Faith is a Gift, Belief is a Choice

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The theme for all the annual San Antonio Catholic Men’s Conferences (sponsored by the Pilgrim Center of Hope) is taken from Sunday’s Gospel, “Master, I want to see.”

Bartimaeus was physically blind, but because of his faith the Lord healed him. We chose this theme because we realized that there is a blindness that is worse than physical blindness. It affects not only men, but all of society, and we all need to be healed from it.

As Jesus taught the crowds two thousand years ago he said, “…they may look and see but not perceive, and hear and listen but not understand, in order that they may not be converted and be forgiven.” Mk 4:12

To accept Jesus as our Savior and undergo conversion goes against our nature. We think we know what is best for us and we want to rely on our own resources, our own intelligence, our own understanding. It is from this way thinking that we need conversion and forgiveness.

In baptism we received the theological gift of faith, but what is faith? The theologian St. Thomas Aquinas gives us an insight. He says, “The object of faith is not something seen or sensed; nor, in it self, is this object grasped by the intellect,” (Tour of the Summa).

Perhaps this is what we could call the difficulty of faith. Our intellectual desire is to understand all things, but there are some things that God has revealed to us that are beyond our understanding. Sometimes we must surrender our intelligence to God in order to believe. As we draw close to God we should love more to believe than to understand in matters of faith, because it is our faith that causes us to have hope and live in charity. It has been proven through the ages that true faith in God has inspired men and women to live heroic lives of virtue and experience great happiness that has been the means of hope not only for themselves, but also for others.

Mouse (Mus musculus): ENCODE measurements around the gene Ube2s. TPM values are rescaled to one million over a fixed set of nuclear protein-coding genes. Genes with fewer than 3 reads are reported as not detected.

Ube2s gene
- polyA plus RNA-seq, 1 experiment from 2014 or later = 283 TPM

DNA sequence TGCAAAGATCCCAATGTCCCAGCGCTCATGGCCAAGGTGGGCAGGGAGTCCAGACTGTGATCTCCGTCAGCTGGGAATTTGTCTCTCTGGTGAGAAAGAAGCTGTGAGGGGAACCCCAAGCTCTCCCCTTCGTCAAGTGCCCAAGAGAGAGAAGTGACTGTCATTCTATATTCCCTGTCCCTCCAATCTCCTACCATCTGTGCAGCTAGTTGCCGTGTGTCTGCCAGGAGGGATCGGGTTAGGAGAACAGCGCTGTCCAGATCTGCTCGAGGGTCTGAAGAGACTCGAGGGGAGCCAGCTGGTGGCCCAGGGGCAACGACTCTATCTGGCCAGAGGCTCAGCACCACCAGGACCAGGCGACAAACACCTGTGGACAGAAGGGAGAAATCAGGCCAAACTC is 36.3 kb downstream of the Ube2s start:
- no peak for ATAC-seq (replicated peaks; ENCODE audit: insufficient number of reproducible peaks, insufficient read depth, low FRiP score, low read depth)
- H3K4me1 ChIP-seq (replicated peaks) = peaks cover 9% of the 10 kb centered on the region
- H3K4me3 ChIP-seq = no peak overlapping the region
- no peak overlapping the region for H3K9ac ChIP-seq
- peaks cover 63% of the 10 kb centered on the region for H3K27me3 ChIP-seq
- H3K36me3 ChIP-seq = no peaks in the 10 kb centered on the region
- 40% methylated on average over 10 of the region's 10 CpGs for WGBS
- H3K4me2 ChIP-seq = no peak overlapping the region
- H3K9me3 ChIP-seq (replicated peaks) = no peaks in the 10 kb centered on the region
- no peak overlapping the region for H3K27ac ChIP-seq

Faith is more than saying we believe in God. Again, an insight from Thomas Aquinas: “The internal act of faith is the unhesitant assent of the mind or intellect, under the direction of the will, to the truth that is proposed for belief upon sufficient authority. In the case of religious faith, the authority is God, who is truth itself.”

This internal faith must lead us to an external witness. St. James tells us, “Be assured, then that faith without works is as dead as a body without breath,” (James 3:26). If our faith does not influence our decisions it is dead. If our faith does not inspire us to pray daily, read the scriptures and worship God it is dead. If we are not concerned about discovering what God’s plan is for us and then using the gifts He has given us to build up on the Body of Christ, our faith is dead.

Jesus came to speak about the urgency of the kingdom of God because the kingdom of God is at hand for those who believe, and unbelief leads to hopelessness. If we do not have a sense of the urgency of the kingdom of God, then we have eyes, but we do not see, ears but we do not hear, and hearts that have not yet been converted. The world is as it is because we have not placed God at the center of our lives, at the center of our families.